We got back on the trail at mile 12, I think mile 10 of the race course and stayed there for 2 miles. It's amazing how much can happen in a little space of distance. I was getting very turned around with the poor marked trail. There were some places where the trail forked in three directions and I had no idea which path to choose. Remembering my 10k race, I tried to hug the paths closest to the lake. I remember the Xterra race mentioning to stay away from the stream. The stream meant we had gone the wrong way. Well, another three part fork and I look over to see the stream. I cursed out loud and was feeling completely lost and angry since I had already done more than 13 miles and looking forward to some warm clothes and someone to check over these damn bee stings. What was i supposed to do?
"Are we lost?" We? What? I turned around. A group of women had been following me. Crap.
"Yup! Which way do you think we should go?" What was I going to do? I didn't want to lead anymore. I was tired and cold and getting disheartened. Someone looked to the steep monster of a path on the far left and we saw a small white sign on the top. I ran up it and could see the happy girl logo. "Mile 12".
We weren't going to freeze to death at Hagg Lake!
We entered back out onto the road and finished our race...
|I hurt so bad, but I gave it my all at the end.|
"Well, if you go down there, someone will get you an ice pack."
I go "down there" where the awards assembly was held earlier and where the vendors used to be. Everyone was packing up to go. The brewery who was a sponsor had cosmos and cocktails lining his card table, so i asked him, "Do you know where to get an ice pack for injuries down here?"
He had no idea. He was clearly the only one in the area with any ice at all, so he gave me a cup of ice.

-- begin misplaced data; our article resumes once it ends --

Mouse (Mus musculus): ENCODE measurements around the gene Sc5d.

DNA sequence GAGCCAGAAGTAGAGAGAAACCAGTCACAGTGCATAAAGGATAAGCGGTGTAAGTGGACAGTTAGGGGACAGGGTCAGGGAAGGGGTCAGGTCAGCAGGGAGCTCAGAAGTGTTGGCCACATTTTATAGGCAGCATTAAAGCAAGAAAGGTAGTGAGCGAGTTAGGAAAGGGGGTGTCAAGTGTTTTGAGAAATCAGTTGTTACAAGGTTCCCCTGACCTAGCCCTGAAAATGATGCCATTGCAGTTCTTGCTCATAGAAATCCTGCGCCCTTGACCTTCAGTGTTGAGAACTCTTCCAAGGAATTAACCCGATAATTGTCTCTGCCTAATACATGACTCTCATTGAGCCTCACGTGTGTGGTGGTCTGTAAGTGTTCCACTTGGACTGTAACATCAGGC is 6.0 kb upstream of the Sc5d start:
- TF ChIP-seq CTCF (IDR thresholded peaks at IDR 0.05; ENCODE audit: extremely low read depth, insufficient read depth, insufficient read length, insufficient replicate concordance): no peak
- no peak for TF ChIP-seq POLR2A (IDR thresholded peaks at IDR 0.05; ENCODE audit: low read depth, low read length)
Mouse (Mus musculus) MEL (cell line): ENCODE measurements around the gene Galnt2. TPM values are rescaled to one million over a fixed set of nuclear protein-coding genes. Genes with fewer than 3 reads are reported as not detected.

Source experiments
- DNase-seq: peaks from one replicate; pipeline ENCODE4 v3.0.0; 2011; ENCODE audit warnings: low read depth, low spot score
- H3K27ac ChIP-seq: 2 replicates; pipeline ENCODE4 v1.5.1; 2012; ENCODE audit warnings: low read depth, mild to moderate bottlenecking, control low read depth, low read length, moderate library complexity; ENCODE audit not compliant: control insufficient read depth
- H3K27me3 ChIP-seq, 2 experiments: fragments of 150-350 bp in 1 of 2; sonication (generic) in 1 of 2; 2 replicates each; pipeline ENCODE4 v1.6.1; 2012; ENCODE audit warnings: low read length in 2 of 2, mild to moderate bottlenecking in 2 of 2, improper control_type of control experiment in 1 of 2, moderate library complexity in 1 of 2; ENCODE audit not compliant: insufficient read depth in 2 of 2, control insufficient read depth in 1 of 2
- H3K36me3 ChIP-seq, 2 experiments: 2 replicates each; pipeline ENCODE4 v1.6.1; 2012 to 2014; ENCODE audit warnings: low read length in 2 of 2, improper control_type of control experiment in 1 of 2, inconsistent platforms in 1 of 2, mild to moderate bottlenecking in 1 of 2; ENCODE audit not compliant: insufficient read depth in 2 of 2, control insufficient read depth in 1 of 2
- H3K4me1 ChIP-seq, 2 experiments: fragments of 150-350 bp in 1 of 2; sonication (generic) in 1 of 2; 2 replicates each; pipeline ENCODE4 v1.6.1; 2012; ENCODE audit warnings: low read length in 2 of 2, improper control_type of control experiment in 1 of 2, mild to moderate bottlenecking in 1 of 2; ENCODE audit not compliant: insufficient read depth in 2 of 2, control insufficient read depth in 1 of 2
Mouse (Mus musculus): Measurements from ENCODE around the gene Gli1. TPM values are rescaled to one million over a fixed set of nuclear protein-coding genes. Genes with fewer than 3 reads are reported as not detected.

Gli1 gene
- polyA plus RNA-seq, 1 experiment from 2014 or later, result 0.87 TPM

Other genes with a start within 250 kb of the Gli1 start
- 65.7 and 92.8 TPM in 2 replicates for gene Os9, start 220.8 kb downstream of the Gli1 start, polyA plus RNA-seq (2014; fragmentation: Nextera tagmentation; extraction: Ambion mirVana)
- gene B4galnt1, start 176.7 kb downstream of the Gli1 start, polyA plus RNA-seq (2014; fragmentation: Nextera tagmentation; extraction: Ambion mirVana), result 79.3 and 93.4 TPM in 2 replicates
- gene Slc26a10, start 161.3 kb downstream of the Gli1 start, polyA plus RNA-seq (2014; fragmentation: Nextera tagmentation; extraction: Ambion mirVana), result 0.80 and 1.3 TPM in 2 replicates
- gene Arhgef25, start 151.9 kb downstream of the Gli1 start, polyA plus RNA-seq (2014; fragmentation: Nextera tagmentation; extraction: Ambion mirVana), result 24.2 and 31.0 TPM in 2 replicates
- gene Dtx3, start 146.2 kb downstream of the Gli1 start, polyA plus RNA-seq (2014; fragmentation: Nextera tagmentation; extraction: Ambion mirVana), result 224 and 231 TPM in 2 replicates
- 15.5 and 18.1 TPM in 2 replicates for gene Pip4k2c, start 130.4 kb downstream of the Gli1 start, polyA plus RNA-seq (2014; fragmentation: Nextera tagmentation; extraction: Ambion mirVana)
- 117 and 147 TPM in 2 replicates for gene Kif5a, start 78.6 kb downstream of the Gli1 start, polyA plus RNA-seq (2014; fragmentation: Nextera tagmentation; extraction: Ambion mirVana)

A cup of ice. Lovely. Not to look a gift horse in the mouth, but that was a little more awkward and hard to deal with for icing injuries on the back of me. The website stated this would be a "fully supported race." I guess they define that by having water tables, porta potties and booze at the end. I'd think it meant having a cooler full of ice packs... if not an actual first aid station.
It's a race on a trail, for goodness sake! Apparently no other sport has as many injuries as running does, and on a muddy, wet trail nonetheless. It would be very beneficial to have a first aid station for those sprained ankles, sore IT bands... and god forbid, attacks from hornets or other wildlife.
I didn't finish with a stellar time, 14+ miles in 3 1/2 hours, but wasn't the race cut off 4 hours with the finish line open for 5? Where was everyone? I guess if you're slow and have to back track to avoid being attacked, you miss out on the after party. So, I took my ice, that the bartender kindly dumped into a soggy cocktail napkin and snapped a few pictures before going home to recoup there.
If you sign up for a race for the "bling", you can pass on this one. It is poorly made, with pockmarks on it's surface from the mold it was made with. It's on a cotton thread of a cord and the words are too small to read. The letters run together.
Which is bigger? My finisher's medal or the welts from my adventure?
This is a poor picture, but you can take my word for it that the welts are bigger.
If this race has you interested for the view, just go run Hagg Lake on a weekend and save the registration fee for another race. If this race has you interested for their festive environment, there is none.
But to be fair, everyone's spirits were pretty damp with the rain and the hornets... which are two things that are not the race director's fault.
One girl crossed the finish line with a hornet still in her shoe! Ewww!
As we pulled out, a runner called out in general "I'm NOT a 'Happy Girl'!"
That pretty much sums it up.
At least this race was free?
Have any race horror stories or mishaps to make me feel better about this one?
What do you think about races not having medical staff, basic first aid or anything like that? Is that fair to the participants? Or is it a silly request that races have that?